For senior Jillian Pritchard, a healthy meal consists of pasta with meat sauce, vegetables, chicken and milk. Senior Briana Hudson prefers baked chicken with corn, greens and a roll to satisfy her healthy cravings. However, both of them agree that “a balanced meal” defines healthy eating.
Healthy eating definitely requires having balanced meals. But what a balanced meal looks like is just as controversial as Donald Trump’s presidential campaign. Students perceive nutritious meals differently.
“Because there are so many different cultures among us, diets are bound to be different, just as we have different opinions based on our upbringing,” Kayanna Wymbs, senior, said.
USDA, the organization responsible for developing and executing federal government policy on agriculture and food, has developed an outline of what exactly a balanced diet should encompass.
Fruits, vegetables, whole grains, and fat-free or low-fat dairy products are healthy choices, according to the USDA at choosemyplate.org. They also recommend including protein foods such as poultry, fish, beans, eggs, nuts and lean meats.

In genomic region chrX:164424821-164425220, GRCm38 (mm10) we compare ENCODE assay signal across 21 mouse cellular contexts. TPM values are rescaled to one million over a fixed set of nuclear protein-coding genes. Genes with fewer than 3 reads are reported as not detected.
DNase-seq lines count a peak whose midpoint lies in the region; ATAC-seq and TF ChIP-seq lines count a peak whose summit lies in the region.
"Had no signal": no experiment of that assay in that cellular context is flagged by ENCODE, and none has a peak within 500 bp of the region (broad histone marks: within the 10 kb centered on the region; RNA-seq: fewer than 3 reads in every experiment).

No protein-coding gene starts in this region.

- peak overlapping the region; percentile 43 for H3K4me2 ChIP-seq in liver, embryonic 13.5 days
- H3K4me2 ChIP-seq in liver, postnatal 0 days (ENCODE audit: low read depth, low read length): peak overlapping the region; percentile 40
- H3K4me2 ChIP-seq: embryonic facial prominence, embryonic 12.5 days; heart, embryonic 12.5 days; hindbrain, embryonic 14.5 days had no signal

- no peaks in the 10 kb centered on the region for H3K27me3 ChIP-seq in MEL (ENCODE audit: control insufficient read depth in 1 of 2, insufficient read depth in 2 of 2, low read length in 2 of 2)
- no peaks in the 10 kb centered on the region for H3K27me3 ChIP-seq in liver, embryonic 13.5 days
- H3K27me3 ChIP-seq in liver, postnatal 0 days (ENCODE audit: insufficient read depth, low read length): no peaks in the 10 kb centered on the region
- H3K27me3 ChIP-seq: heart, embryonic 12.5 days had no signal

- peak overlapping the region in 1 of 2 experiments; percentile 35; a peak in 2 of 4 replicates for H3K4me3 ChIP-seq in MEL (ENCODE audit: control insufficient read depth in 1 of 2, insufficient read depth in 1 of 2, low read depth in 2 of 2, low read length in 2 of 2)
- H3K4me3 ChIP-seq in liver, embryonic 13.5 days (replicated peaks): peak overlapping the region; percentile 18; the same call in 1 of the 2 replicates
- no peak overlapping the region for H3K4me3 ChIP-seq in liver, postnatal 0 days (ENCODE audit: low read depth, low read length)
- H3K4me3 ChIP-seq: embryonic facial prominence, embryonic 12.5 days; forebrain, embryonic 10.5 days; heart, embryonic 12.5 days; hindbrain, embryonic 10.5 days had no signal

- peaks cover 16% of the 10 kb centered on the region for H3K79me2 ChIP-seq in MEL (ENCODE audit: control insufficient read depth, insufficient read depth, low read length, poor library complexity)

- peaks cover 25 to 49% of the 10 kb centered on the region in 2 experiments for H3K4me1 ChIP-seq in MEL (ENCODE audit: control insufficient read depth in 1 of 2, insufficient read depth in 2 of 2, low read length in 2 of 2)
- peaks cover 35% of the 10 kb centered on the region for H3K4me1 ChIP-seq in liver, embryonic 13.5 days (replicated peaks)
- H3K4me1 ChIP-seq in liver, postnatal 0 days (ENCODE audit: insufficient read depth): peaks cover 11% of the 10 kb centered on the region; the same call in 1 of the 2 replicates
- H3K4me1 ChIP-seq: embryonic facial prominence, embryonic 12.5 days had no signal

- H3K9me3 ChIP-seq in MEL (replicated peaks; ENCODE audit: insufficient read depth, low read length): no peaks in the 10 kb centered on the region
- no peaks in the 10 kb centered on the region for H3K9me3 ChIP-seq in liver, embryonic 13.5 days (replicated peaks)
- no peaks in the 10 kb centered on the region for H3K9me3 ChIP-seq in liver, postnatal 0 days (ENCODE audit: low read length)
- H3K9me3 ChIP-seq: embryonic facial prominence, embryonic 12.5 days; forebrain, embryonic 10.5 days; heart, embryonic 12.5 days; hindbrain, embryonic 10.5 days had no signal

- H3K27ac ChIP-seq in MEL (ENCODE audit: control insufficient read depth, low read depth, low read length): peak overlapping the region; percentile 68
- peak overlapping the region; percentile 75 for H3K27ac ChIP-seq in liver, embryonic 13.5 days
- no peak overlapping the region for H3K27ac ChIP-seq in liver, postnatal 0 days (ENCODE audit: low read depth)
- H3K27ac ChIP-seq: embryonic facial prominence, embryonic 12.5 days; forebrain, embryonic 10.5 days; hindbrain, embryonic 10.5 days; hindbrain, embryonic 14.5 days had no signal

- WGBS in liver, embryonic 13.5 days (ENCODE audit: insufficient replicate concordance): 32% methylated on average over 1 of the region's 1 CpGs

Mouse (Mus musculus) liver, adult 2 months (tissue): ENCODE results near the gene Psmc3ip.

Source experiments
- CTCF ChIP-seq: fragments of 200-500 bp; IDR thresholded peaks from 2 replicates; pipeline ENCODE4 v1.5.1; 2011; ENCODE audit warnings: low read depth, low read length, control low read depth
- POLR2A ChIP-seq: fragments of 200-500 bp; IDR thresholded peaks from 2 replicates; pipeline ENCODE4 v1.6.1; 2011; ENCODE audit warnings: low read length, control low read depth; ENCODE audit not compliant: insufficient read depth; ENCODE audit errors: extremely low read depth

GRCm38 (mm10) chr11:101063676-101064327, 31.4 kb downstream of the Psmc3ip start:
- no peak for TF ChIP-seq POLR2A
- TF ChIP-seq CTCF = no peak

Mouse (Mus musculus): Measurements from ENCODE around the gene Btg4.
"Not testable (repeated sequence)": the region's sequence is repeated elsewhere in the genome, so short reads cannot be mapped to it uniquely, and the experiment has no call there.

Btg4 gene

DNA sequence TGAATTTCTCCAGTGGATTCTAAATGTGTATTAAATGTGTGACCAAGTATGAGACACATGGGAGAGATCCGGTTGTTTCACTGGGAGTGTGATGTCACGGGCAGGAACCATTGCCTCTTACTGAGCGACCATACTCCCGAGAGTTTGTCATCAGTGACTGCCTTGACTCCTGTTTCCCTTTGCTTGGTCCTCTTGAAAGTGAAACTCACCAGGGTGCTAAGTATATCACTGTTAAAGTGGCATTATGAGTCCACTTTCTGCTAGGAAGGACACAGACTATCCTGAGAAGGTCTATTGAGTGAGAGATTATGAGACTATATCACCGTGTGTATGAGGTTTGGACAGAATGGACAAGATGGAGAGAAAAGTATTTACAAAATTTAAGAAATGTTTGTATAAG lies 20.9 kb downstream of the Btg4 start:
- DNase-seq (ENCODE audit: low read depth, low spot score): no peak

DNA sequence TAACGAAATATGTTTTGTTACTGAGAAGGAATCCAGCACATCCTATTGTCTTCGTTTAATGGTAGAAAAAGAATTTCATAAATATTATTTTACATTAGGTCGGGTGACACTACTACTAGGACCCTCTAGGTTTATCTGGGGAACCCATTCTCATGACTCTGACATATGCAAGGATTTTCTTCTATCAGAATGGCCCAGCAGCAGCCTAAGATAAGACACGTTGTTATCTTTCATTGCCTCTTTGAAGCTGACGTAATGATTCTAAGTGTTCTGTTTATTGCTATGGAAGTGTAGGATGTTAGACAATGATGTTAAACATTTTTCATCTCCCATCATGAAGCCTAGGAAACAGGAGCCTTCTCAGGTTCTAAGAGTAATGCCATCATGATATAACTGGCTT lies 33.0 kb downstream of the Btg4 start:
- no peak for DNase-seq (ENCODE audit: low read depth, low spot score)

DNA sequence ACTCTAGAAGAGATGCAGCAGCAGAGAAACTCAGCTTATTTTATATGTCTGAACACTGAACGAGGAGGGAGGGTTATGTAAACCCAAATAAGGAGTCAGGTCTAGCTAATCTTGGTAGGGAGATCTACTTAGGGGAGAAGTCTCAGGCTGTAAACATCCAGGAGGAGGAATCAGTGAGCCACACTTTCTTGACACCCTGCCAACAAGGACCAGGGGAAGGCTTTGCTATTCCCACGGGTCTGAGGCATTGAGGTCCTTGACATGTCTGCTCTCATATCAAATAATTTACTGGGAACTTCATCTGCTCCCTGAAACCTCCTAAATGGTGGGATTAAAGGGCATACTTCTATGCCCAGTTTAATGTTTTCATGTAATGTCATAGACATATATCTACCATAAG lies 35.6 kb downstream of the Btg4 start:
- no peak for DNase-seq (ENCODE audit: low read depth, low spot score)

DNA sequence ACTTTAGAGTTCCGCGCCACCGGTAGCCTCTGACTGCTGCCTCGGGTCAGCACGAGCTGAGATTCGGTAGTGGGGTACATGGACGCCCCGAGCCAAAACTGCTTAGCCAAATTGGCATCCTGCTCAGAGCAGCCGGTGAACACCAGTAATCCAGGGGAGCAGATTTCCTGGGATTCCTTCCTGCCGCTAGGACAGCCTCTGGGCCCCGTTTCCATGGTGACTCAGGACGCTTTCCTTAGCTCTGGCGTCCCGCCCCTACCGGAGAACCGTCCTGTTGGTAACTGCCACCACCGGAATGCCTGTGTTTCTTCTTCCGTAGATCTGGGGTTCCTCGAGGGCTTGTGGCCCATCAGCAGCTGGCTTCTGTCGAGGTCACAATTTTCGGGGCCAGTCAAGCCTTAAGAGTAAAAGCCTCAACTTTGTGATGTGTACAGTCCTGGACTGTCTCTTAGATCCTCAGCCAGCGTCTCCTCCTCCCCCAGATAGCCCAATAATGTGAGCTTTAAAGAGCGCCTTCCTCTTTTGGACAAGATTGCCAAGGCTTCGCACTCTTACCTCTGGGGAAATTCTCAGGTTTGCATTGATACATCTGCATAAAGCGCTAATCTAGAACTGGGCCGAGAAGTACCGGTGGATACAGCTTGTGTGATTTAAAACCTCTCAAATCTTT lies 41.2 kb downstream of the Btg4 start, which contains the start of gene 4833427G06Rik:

“The best thing to eat is chicken and turkey, but stay away from red meat,” Toriano Johnson, senior, said.
As far as exercise is concerned, the USDA prescribes “each young person to get the equivalent of at least 60 minutes or more of aerobic activity each day that is at least moderate intensity.”
Following the USDA diet and exercise guidelines will help everyone “stay at a healthy weight.”
“To maintain my weight I make sure to always stay active,” Anisa Reynolds, senior, said. “If I find myself eating too many sugary things, I’ll try to blend some vegetables in somewhere.”
To maintain her weight, Mia Hick-Thomas, senior, has her own way of keeping fitting and feeling good.
”I work out every day, eat twice a day,” said Hicks-Thomas.